The Stratosphere Giant, the world's reigning tallest living tree, seems to have lost its title — to not one but three contenders.
Like the 370-foot Giant, the three trees are coast redwoods. They were discovered this summer in Redwood National Park near Eureka by a team of California researchers who spend most of their free time bushwhacking through North Coast forests in search of taller and taller trees.
So far, the group has found about 135 redwoods that reach higher than 350 feet, said team member Chris Atkins, the man credited with finding the Stratosphere Giant in August 2000 in nearby Humboldt Redwoods State Park.
The tallest of the three new finds, a redwood named Hyperion, measures 378.1 feet. Next in line, Helios, stands at 376.3 feet; Icarus, the third, reaches 371.2 feet.
Redwood experts say the discovery is a bit surprising considering that so much of the state's redwood forests have been logged. Although officials decline to pinpoint the exact locations of the tall trees, the stand found by Atkins and fellow amateur naturalist Michael Taylor were protected less than 30 years ago by an expansion of the national park's boundary.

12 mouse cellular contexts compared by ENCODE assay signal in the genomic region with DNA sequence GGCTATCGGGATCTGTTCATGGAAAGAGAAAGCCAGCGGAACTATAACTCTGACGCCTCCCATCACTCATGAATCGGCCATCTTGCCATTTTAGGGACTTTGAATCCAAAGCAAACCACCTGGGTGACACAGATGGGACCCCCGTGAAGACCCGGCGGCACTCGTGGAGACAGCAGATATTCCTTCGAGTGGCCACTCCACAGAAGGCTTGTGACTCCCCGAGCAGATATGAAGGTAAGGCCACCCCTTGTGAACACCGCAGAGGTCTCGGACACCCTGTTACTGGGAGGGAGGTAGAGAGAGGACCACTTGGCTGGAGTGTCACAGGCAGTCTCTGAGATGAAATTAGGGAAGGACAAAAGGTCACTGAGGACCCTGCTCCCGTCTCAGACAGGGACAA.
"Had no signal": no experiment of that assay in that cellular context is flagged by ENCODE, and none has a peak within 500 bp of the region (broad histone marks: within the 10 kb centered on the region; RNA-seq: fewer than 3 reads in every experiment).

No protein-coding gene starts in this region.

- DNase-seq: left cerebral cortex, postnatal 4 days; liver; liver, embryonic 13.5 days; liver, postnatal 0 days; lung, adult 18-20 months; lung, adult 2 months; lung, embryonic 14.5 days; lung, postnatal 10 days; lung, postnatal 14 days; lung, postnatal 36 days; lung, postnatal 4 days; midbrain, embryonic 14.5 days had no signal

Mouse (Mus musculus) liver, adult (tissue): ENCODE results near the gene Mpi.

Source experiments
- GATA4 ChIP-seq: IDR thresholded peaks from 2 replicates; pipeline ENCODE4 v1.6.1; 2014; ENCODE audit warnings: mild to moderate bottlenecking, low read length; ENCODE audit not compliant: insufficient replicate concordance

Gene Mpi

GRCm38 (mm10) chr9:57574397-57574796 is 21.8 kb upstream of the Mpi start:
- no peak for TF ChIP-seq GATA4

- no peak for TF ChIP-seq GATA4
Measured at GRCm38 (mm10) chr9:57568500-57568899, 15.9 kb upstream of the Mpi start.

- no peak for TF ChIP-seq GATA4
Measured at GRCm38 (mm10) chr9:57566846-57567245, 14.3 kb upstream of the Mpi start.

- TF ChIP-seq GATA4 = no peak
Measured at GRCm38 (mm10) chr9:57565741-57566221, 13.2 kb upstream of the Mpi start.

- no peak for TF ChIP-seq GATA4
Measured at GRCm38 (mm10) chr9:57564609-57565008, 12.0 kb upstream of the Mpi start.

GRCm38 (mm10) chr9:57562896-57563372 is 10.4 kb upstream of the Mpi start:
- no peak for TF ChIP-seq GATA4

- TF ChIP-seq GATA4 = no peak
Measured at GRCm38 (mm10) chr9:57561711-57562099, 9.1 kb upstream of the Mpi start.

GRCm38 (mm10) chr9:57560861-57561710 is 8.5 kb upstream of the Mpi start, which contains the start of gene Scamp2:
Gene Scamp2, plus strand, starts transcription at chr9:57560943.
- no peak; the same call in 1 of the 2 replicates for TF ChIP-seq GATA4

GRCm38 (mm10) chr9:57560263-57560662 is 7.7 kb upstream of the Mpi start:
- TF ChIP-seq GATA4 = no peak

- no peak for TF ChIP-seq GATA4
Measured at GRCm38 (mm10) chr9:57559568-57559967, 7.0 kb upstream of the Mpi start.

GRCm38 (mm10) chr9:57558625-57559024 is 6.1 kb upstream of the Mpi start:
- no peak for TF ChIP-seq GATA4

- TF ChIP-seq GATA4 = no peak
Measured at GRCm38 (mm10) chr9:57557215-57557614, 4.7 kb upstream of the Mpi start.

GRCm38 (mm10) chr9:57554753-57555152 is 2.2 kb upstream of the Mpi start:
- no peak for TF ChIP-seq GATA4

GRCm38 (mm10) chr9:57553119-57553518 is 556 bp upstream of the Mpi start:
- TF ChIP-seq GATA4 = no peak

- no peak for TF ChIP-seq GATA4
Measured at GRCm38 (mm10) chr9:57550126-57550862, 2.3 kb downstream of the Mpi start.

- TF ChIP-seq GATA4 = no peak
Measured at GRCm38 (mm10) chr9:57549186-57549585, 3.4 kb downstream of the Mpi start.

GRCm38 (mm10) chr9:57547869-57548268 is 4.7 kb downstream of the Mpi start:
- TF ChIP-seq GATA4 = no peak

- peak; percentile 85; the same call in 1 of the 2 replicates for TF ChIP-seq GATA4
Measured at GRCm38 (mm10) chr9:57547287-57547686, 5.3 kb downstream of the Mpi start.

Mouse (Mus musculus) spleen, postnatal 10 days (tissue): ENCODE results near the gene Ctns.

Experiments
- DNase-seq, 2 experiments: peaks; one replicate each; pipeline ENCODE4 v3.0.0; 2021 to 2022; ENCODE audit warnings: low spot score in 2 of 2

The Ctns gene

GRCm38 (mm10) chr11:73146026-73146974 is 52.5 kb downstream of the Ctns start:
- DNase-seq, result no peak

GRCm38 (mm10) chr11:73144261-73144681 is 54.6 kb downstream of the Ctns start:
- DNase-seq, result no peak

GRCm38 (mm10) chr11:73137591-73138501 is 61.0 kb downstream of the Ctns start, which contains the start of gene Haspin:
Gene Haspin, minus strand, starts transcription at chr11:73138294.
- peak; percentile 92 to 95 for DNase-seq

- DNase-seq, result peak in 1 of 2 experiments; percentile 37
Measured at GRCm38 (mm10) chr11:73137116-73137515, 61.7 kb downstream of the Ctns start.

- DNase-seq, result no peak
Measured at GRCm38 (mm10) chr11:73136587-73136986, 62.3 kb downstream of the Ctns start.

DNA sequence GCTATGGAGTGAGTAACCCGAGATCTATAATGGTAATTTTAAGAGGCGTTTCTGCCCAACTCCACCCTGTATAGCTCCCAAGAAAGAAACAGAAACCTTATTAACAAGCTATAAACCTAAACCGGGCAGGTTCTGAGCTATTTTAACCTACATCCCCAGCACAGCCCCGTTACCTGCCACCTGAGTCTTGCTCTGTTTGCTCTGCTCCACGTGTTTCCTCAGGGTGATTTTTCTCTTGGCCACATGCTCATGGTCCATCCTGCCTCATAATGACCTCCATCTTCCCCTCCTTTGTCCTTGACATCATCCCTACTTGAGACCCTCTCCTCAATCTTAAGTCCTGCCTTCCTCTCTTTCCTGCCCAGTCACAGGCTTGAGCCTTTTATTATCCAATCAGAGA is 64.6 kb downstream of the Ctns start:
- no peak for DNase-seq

Atkins and Taylor discovered Helios and Icarus on July 1 and Hyperion on Aug. 25. They took initial measurements with hand-held lasers before returning with Steve Sillet, a Humboldt State University biologist known for his work on the ecosystems of ancient forest canopies, and Robert Van Pelt, a forest ecologist at the University of Washington. The foursome shot more measurements using a tripod-mounted laser fitted with a remote trigger designed to eliminate human-induced wobbles.
Atkins said Hyperion soon will be measured again with a tripod laser or with a "tape drop" — in which someone climbs the tree and drops a measuring tape to the ground — before its record-breaking status is confirmed. Tape drops can't be conducted for at least two weeks because of National Park Service restrictions to protect the marbled murrelet, a small seabird that nests in old-growth redwoods.